How to cite this URL:
Shende N, Upadhye V, Kumar S, Harinath B C. A low molecular weight ES-20 protein released in vivo and in vitro with diagnostic potential in lymph node tuberculosis. Indian J Med Microbiol [serial online] 2008 [cited 2019 Aug 22];26:29-33. Available from: http://www.ijmm.org/text.asp?2008/26/1/29/38854


Tuberculosis (TB) is a leading cause of morbidity and mortality in the world. The diagnosis of active TB still largely depends upon initial clinical suspicion and radiographic findings, with subsequent laboratory confirmation by bacteriological studies. [1],[2] Owing to limitations in conventional methods for TB diagnosis, efforts to explore and establish serological means for detection of TB have been taken for a long time.

The demonstration of antigen in patients' serum is a better marker for confirming the presence of active infection. Studies showed that concentration of circulating antigen correlates with disease status and their levels are elevated mainly in blood. [3],[4] There are studies on isolation and characterization of antigens released in vivo from body fluids and their diagnostic use in other diseases, [5],[6],[7],[8] but studies are few on exploring isolation and analysis of in vitro and in vivo released antigens in TB diagnosis.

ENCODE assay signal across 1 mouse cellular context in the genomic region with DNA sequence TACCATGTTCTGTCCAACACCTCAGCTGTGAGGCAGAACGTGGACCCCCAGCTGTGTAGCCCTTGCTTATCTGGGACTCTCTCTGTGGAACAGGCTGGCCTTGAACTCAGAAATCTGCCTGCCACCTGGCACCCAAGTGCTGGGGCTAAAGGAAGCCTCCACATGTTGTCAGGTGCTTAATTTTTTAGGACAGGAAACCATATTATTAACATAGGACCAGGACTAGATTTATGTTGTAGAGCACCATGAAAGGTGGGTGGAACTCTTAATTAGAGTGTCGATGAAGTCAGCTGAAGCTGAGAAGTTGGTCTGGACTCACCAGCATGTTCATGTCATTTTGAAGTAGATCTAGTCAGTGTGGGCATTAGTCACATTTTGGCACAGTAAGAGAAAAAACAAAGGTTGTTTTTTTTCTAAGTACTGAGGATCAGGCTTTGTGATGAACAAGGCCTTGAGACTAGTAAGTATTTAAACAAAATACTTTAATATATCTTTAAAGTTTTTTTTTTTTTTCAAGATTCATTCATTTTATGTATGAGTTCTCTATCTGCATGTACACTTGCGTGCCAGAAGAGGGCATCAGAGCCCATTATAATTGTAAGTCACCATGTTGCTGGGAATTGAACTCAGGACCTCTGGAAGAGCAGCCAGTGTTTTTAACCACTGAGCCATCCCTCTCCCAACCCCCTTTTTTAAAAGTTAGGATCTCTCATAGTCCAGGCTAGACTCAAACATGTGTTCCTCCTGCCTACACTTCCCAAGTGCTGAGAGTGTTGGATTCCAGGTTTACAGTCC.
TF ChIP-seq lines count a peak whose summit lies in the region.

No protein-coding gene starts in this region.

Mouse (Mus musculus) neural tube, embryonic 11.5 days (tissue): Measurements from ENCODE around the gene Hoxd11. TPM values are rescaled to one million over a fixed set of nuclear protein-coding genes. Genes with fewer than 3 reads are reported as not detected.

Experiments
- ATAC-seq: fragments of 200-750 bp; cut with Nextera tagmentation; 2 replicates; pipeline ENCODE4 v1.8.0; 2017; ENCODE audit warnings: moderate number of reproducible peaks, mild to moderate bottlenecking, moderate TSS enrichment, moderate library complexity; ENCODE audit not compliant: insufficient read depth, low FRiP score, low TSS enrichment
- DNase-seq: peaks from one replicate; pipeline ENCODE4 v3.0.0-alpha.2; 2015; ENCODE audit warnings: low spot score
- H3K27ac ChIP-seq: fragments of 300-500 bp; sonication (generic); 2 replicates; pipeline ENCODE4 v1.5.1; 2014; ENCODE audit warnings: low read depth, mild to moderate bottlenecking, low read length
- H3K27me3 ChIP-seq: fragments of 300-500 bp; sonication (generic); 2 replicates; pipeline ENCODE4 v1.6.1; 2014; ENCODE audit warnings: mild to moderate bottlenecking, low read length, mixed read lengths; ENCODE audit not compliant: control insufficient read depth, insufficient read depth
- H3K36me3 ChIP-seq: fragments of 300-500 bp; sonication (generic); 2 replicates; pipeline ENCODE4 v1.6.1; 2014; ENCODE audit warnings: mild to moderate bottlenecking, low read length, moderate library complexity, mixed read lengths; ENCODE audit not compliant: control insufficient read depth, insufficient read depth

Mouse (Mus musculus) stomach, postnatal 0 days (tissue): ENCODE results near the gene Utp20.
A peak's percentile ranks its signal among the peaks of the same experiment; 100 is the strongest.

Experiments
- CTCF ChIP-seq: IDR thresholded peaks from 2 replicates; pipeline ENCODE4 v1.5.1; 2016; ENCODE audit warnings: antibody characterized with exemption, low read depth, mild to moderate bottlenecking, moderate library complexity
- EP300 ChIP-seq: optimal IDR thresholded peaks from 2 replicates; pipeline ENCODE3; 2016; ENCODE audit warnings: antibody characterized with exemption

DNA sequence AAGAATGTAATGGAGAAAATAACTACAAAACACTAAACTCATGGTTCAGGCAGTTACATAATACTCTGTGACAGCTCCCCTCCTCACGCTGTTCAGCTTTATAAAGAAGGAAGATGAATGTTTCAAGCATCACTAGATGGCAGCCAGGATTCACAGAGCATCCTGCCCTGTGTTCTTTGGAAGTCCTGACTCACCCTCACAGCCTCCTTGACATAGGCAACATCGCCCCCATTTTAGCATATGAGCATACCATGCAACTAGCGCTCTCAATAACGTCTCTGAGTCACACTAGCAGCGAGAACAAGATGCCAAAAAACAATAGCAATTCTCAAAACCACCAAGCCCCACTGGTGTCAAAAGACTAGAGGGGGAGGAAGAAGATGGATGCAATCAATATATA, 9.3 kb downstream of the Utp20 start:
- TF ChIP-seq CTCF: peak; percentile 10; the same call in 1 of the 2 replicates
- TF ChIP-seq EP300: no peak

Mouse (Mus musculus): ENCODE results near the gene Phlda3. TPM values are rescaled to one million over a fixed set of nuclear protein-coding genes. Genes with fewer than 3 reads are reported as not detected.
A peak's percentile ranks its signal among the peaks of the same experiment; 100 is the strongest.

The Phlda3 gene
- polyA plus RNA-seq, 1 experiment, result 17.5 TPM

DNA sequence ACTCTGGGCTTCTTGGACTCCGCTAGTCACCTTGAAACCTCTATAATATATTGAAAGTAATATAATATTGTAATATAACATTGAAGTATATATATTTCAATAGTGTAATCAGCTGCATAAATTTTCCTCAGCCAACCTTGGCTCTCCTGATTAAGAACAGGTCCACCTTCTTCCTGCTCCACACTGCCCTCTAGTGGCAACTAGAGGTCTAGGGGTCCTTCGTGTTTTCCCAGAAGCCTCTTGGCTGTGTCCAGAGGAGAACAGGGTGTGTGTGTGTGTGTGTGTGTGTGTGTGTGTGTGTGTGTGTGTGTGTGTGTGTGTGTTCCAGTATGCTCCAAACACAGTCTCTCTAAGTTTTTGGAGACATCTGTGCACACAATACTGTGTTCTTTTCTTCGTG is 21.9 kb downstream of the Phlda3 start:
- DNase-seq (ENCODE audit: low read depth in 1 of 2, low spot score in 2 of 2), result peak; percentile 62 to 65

Recently, overwhelming importance for an immunological test for TB has been observed, since a serodiagnostic test can satisfy the need for optimal use in the field conditions. It has also been suggested that surface proteins and proteins actively secreted from Mycobacterium tuberculosis are important targets of immune system during the early phase of infection and are capable of generating specific antibodies in TB patients. Culture filtrate proteins are therefore an attractive source of candidate antigens for developing immunodiagnostics for TB, as the antigens actively secreted by mycobacteria are more or less similar to the in vivo released mycobacterial antigen in TB patients. However, very few reports are available on studies exploring in vivo and in vitro released antigens in TB diagnosis. In the present study, circulating antigen was isolated from TB serum and seroreactive fraction was purified by SDS-PAGE. An attempt was made to isolate and identify the reactive antigen component of circulating antigen by purifying M. tuberculosis excretory-secretory (ES) antigen using fast protein liquid chromatography (FPLC) and competitive inhibition assay. Further, seroreactive studies were carried out using purified ES antigen by ELISA for evaluating its use in diagnosis of TB.